Consumers are already benefiting from Amazon buying Whole Foods

Customers shop at a Whole Foods Market, Monday, Aug. 28, 2017, in Tampa, Fla. Parent company Amazon has announced they will drop the prices on certain food items at the stores. (AP Photo/Chris O'Meara)

By Amelia Irvine

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Amazon announced on Friday that prices of several Whole Foods staples would drop beginning this past Monday. This announcement comes just days after the Federal Trade Commission approved Amazon’s acquisition of Whole Foods, a deal that was criticized by some antitrust experts and a group of Democrats in Congress. However, their concerns over Amazon’s market power pale in comparison to the benefits awarded to consumers.

In June, 12 Democrats in Congress signed a letter that expressed concern about what the “merger could mean for African-American communities across the country already suffering from a lack of affordable healthy food choices from grocers.” Logically, this statement does not make sense. Amazon’s ownership of Whole Foods will only expand access to healthy and organic food across the nation. Amazon can now deliver select Whole Foods products virtually anywhere in the United States — meaning that people in “food deserts” can order fruits and vegetables online, if they desire.

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Some antitrust experts were concerned that Amazon would be able to leverage this deal into domination of the grocery industry. Amazon certainly will disrupt the grocery industry, but it is far from dominating. There are only 444 Whole Foods locations in the United States, while Walmart boasts more than 10 times as many locations.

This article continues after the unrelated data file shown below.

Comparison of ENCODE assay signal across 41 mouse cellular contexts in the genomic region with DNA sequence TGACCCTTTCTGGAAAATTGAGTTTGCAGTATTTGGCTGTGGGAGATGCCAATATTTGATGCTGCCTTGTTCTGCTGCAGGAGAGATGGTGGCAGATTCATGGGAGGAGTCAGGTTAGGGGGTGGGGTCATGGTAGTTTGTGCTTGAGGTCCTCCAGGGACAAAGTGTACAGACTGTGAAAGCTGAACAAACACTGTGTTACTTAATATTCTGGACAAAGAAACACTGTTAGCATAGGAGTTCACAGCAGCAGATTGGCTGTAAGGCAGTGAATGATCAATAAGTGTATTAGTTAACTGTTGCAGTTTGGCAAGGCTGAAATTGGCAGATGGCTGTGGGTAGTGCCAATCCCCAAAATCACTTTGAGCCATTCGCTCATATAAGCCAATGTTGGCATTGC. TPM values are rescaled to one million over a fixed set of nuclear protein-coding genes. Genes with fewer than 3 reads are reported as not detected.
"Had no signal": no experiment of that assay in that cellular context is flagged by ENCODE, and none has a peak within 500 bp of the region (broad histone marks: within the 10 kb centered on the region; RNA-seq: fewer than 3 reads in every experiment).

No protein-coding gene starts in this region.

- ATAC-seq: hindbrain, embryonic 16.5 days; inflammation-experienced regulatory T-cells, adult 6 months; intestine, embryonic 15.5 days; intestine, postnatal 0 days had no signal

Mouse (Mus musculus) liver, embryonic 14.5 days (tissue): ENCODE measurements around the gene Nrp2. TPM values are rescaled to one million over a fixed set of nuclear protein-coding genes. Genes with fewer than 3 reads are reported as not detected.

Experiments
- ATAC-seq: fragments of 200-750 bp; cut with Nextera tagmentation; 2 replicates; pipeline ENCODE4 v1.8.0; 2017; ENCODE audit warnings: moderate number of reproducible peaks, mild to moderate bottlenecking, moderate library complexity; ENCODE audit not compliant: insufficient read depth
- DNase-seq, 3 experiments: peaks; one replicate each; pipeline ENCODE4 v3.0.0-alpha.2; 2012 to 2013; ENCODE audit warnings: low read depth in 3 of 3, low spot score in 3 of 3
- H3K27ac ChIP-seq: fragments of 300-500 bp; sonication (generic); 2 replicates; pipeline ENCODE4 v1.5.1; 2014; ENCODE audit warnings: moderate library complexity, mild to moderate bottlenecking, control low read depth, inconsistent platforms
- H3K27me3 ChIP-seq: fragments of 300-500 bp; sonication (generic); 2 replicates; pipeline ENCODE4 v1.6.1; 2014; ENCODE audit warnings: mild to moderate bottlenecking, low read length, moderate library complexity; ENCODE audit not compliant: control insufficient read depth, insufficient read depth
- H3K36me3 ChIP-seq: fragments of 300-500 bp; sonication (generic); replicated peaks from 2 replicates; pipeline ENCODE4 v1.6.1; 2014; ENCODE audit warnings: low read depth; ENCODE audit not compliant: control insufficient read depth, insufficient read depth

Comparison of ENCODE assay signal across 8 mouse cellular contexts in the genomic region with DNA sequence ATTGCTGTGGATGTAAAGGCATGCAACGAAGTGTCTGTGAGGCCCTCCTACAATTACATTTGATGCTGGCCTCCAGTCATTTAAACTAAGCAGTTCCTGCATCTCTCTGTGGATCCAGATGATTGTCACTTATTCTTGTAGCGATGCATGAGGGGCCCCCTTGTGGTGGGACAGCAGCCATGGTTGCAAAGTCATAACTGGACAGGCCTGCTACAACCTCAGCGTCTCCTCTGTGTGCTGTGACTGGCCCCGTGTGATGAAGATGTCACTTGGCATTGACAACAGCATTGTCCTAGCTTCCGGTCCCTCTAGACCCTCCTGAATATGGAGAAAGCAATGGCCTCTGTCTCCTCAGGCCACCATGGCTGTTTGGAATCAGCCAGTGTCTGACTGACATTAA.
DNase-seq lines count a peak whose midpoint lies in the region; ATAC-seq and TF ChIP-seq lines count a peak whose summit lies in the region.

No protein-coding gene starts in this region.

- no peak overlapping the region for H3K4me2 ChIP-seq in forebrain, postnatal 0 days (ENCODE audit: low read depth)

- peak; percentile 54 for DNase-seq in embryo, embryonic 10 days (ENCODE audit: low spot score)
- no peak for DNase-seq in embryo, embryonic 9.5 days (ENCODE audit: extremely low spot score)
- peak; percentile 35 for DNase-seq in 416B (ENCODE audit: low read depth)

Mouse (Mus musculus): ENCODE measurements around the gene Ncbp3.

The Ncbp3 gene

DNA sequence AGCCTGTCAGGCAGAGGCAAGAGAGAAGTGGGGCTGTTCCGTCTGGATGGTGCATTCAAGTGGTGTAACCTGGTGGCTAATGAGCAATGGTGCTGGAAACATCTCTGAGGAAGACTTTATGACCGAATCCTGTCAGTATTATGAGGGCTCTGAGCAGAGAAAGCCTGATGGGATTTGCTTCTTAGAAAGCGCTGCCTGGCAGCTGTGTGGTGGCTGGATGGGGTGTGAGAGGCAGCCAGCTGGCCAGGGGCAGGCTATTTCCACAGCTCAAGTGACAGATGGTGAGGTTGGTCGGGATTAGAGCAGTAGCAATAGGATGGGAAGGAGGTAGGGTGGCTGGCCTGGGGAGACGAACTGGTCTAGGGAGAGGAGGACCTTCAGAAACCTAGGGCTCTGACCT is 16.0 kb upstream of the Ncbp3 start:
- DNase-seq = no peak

While Amazon will not dominate the grocery industry in the near future, it’s likely that it will force grocers to become more competitive by changing their old practices. In fact, Walmart recently announced that it will partner with Uber to test out its grocery delivery business, which will counter Amazon’s new ability to sell Whole Foods products online.

In recent years, supermarkets have been competing on prices of goods such as soda, cereal and soup, while organic food retailers have competed on quality. But Amazon’s entry to the market will increase price competition in the organic food department as well. With prices of goods like organic avocados, fair-trade bananas and responsibly-farmed salmon falling on Monday, consumers can expect price drops at other retailers that sell specialty items. Far from squelching completion in the grocery industry, Amazon’s entry into the market will actually increase competition and benefit consumers.

Amazon is an enormous company, but its size does not mean that its acquisition of Whole Foods is inherently an antitrust concern. Amazon will be able to use its size to the benefit of the consumer because it can take advantage of economies of scale. Its average administrative costs can shrink as it grows, and its size allows it to negotiate with manufacturers to get lower prices.

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While critics decry Amazon for squeezing smaller retailers across the country, potentially destroying jobs, its growth has also added jobs to the U.S. economy. Amazon employs 380,000 people worldwide and announced in January that it would add 100,000 “full-time, full-benefit” jobs in the United States by the middle of 2018.

Concerns over Amazon buying Whole Foods ignore economic fact and reality: with increased competition in the grocery industry, consumers will benefit from lower prices. Amazon will also have the opportunity to innovate and offer new services to consumers, and other retailers will improve and experiment to compete. Healthy food will be more accessible (and likely cheaper) than ever. Naysayers can continue to gripe, but our society — and our economy — will ultimately be better off with increased accessibility to good food and increased competition that lowers prices.

Amelia Irvine is a Young Voices Advocate studying government and economics at Georgetown University. You can follow her on Twitter @ameliairvine3

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